Monday, May 18, 2009


Our friend Ed Babinski sent this cartoon link along, which made me smile.

Sunday, May 17, 2009

Beautiful and sexy

I recently started an absolutely fascinating book, namely David Brown's God & Grace of Body (Oxford: OUP, 2007). The title of this post is that of his first chapter, in which he begins the project of examining 'the ways in which bodies might open human beings up to the possibility of experiencing God or the divine through them' (11).

Having roomed with Jim West at the San Diego SBL, my first critical thought was, of course, "he has obviously never seen what I have seen!" – but then I turned to his fourth chapter, 'Wasted and Ugly', and waited for references to

But seriously, this is a very engaging and arguably important book, offering ways to expand our horizons on how we experience God. By the way, his chapter on dancing even discusses belly dancing! Interesting also was the link made, in an analysis of the dance of Martha Graham, between Jonathan Edwards' 'dogmatic denouncements' and the employment of an 'absolutely rigid upper body' in her movements.

It made me think: what sort of dance would best express my theology and faith?!

To get personal: What sort of dance would best express your own worldview, faith or theological tendencies?

As Rowan Williams wrote: this book opens doors 'into all sorts of fresh insight'.

Thursday, May 14, 2009

Remonstration of the day

Arguably it makes little sense to qualify a postulated Pauline covenantal nomism on the basis of certain variety in the second Temple literature (cf. so-called variegated nomism) if it can be shown that:

  1. the evidence paints a typical – even if not uniform – covenantal nomist picture of second Temple Judaism
  2. the texts Paul typically drew upon can be better categorised as covenantal nomist.
  3. a covenantal backdrop to Paul is important*

On a) Has not Sanders already made the point? b) their shape and major themes (e.g. deliverance from Egypt before Sinai) would suggest so and c) is, I think, virtually certain. And the old sleight of hand, playing 'creation' against 'covenant' (in Paul or in second Temple texts), is a bizarre mistake.

However, Paul could of course develop new worlds; he was not bound to a second Temple Jewish covenantal nomism. So some may want to extract Paul from his context in an effort to save confessional face. But would this tactic be as readily employed for other areas of Paul's theology? For example, surely all conservatives would want to (correctly) emphasise Jewish modes of thinking when it comes to elucidating his Christology over against the mistakes of the Religionsgeschichtliche Schule...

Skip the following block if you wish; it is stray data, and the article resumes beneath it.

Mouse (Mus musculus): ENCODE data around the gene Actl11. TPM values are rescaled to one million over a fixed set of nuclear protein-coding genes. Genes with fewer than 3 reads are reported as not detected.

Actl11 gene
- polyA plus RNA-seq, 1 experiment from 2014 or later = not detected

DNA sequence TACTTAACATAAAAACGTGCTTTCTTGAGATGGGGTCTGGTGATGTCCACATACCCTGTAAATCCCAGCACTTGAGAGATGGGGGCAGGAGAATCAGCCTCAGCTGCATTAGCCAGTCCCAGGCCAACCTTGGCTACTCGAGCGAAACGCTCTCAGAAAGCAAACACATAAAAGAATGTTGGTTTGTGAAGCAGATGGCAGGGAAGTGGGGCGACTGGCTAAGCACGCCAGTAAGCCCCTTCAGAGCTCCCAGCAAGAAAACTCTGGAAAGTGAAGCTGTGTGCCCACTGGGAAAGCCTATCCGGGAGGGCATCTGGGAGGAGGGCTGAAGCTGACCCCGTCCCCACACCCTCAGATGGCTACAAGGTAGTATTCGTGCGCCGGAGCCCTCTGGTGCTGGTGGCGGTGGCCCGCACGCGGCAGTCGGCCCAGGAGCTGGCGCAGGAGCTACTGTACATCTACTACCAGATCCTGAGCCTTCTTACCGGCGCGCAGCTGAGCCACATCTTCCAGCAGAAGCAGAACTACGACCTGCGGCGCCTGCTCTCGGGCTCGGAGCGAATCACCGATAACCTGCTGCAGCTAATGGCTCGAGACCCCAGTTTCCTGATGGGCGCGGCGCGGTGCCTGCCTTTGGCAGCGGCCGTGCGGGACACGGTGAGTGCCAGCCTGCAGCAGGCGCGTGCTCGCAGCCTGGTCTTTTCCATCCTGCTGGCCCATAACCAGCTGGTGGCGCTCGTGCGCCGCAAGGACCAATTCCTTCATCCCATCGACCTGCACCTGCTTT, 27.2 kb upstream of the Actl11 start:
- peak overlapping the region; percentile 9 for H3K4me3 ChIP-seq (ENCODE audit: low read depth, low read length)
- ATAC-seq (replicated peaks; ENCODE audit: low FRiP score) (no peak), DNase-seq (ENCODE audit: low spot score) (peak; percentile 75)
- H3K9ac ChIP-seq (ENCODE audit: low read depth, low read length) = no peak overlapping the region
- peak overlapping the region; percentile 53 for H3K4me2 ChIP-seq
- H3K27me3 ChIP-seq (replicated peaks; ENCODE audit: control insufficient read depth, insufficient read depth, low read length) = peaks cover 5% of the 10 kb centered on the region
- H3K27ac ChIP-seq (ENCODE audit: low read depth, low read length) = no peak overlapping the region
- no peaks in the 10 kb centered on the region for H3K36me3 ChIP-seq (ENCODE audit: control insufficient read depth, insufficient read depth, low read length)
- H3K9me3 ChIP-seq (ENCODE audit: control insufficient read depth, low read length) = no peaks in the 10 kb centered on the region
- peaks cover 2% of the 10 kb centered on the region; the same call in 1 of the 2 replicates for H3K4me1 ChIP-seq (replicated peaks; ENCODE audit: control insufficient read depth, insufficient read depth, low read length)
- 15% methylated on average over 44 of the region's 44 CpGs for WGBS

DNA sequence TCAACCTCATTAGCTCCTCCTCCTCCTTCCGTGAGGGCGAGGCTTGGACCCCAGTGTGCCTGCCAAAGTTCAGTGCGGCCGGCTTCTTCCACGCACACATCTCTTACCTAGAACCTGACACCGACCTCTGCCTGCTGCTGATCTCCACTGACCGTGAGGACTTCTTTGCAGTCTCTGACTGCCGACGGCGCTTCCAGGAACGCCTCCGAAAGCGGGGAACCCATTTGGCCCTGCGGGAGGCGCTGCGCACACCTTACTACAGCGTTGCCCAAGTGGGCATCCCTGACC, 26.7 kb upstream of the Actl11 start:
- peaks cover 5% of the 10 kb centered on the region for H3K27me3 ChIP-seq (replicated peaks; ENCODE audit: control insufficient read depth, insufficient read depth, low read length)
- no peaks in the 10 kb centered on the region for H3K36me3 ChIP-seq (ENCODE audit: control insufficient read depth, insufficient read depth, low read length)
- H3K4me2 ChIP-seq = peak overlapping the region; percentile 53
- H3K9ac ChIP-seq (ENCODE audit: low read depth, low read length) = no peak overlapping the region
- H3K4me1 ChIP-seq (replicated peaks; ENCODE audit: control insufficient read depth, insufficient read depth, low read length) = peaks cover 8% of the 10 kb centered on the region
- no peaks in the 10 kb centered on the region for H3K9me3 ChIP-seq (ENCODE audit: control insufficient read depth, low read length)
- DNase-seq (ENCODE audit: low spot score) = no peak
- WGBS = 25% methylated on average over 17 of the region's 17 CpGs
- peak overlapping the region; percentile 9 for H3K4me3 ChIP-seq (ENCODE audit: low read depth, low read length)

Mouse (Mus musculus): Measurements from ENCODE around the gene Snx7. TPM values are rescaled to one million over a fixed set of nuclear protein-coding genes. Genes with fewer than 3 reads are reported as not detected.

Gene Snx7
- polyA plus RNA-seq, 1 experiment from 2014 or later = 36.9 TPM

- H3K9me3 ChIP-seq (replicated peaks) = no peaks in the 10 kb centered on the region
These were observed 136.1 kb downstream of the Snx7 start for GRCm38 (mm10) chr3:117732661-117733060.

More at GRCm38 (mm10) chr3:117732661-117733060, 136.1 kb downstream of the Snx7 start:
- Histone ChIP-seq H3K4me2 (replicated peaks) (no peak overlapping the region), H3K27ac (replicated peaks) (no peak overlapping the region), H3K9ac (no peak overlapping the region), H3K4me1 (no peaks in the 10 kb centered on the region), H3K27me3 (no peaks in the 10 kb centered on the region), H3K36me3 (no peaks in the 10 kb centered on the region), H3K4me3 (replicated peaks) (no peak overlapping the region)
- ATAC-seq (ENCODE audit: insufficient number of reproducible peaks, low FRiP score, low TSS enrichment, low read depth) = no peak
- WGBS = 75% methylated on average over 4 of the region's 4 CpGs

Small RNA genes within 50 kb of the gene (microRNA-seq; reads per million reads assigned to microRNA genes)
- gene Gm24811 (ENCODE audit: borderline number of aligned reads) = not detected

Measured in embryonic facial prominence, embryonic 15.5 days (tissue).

* This point needs to be developed, of course, but hey ho - this is only a blog post.

Wednesday, May 13, 2009

Rowan Williams lecture

Recently, St Paul's Theological Centre had the privilege of hosting Archbishop Rowan Williams on the Saturday School of Theology. He spoke on John's Gospel and the talk can be downloaded here. Enjoy!

Tuesday, May 12, 2009

Jim had a dream from which he reluctantly awoke

And sadly realised that the man in the leotard was not Zwingli, nor real.

Thought of the day

I was reading the other day how C.S. Peirce called himself a 'contrite fallibilist' because he recognised the provisional nature of all human scientific knowledge. And it occurred to me: what a great way to describe other NT scholars and theologians.

Sunday, May 10, 2009

Provocative quotations of the Day

The first is from Slavoj Žižek, The Parallax View, London: MIT Press, 2006, p. 256, italics his:

'[T]oday's Zionism itself, as embodied in the State of Israel's predominant politics, is already "anti-Semitic", that is to say, it relies on anti-Semitic ideological mapping. Remember the typical newspaper caricature of Yassir Arafat: the rounded face with its big nose and thick lips, on a small rounded clumsy body ... looks familiar? No wonder: it is the old cliché drawing of the corrupt Jew from the 1930s! Another confirmation of the fact that Zionism is a species of anti-Semitism'.

I wonder if he perhaps oversimplifies matters, but this jarring (at least for me) statement certainly deserves pondering.

The second cheery number comes from a bland A2 poster on the window of a (very) conservative Christian bookshop not far from where I live:

'Be sure your sin will find you out!'